Canine Crises

Art Braunschweiger


“Our dog is choking.” For most of us, a Chief Complaint like that would stop us right in our tracks. But emergencies do happen to canine companions. Dogs are naturally curious and playful and can get into all sorts of trouble—and traffic.

One of my earliest 911 calls was from a 14-year-old boy whose German shepherd had just been hit by a car. Mom and dad weren’t home, and there were no adult neighbors around to take the dog to a vet. The police wouldn’t transport and neither would local EMS. I had to get back on the phone and tell him that there was nothing we could do. It’s the only call in my career from which I can remember the caller’s response verbatim: With his voice quivering, he said, “So my dog is just gonna die?”

Dispatchers are resource experts. We all have phone numbers for animal control, various utilities, public works, and myriad other secondary responders, offices, and agencies. Need the number for Parks and Recreation? No problem, ma’am, I have the number when you’re ready. For any problem involving people, I’ll bet you know who to call. What about canine (or feline) emergencies, though—do you have those numbers in your database? If not, you should.

Taking the time to survey the local animal hospitals in your area is a good proactive move. What are their hours? Do they handle emergencies? Some specifically exist as walk-in emergency facilities when regular veterinary offices are closed. Is there one within driving distance of the area you cover, even if it’s not in your coverage area? Do you have driving directions for someone who might need to go there from a distance? Providing transport if the caller has none is likely to be problematic, but at least explore the options. Would your local animal control officer be willing? You won’t know unless you ask.

A resource every comm. center should have is the number for the ASPCA Animal Poison Control Center: 888-426-4435. It’s staffed 24 hours a day, 365 days a year. A simple referral to that number can save an animal’s life.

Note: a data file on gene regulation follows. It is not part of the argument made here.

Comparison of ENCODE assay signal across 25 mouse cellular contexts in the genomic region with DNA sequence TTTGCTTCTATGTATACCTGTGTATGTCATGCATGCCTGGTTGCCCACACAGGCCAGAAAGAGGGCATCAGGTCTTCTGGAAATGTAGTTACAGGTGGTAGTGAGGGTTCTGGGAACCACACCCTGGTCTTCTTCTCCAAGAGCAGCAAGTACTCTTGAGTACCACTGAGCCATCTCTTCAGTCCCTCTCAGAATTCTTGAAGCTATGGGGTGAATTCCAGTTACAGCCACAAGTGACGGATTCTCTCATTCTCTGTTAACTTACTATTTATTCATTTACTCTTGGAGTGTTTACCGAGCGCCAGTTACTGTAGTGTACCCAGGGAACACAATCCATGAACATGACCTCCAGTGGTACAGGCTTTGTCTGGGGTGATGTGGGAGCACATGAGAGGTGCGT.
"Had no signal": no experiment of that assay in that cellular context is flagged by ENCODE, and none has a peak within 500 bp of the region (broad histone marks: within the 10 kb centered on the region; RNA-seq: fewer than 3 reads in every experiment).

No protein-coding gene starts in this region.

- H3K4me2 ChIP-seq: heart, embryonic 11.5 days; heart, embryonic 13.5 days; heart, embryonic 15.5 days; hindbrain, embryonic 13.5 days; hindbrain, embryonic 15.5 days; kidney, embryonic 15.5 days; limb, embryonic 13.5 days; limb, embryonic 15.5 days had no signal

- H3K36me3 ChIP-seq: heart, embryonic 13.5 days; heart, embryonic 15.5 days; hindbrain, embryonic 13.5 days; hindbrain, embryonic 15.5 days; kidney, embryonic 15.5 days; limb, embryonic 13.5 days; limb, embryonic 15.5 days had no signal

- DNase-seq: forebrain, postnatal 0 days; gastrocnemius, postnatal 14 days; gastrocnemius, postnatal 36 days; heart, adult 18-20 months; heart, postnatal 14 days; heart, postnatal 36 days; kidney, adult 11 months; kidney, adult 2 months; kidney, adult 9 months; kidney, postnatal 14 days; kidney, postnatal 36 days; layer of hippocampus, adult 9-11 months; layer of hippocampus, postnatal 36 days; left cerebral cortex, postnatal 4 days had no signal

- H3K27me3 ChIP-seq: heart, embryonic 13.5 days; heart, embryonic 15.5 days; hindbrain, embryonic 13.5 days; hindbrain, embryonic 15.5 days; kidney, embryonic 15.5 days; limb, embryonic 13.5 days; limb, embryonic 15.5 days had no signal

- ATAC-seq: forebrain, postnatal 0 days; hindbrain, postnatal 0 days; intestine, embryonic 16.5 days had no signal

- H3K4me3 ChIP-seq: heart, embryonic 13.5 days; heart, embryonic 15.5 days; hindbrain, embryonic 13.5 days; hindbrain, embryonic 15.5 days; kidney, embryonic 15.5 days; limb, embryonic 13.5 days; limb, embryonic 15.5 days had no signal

A choking dog is a call that requires immediate intervention. Would your local veterinarians accept transfer of a phone call for such an event? An emergency animal hospital certainly would. You need to have those numbers in your database to avoid the delay of an internet search. But could you handle that call yourself if it comes to it? A dispatcher I work with did once, years ago, and to his chagrin is still famous for a fully-obstructed airway save on an unconscious Chihuahua.

There are many internet sites that have step-by-step instructions for choking dogs and even canine CPR. Having those links at your fingertips just makes good sense. Some might balk at the idea of providing instructions of this sort for a dog—something that’s not normally part of telecommunicator training[i]—but consider the alternative when you have a frantic caller whose dog isn’t breathing. For many, the instinctive reaction will be to call 911, and we need to be prepared. Doing something is almost always better than doing nothing, and it’s good customer service.

We can’t save everyone or everything, and deep down our callers know that. What matters is that we try. Make sure you’re ready for the call you’ve never had yet. Get the ball rolling for the animals in your coverage area, and put together a resource list to help them.

 

[1] Classes in canine CPR and canine obstructed airway techniques are available through many pet-oriented organizations. Dispatchers should check with their supervisors before providing any such instructions to make sure that doing so does not violate agency policy.

 

ABOUT THE AUTHOR :
Art Braunschweiger is a software instructor and IAED-certified ED-Q instructor for Priority Dispatch Corp. He has been a fire and EMS dispatcher for 18 years and works at Union County Regional Communications in Westfield, N.J.

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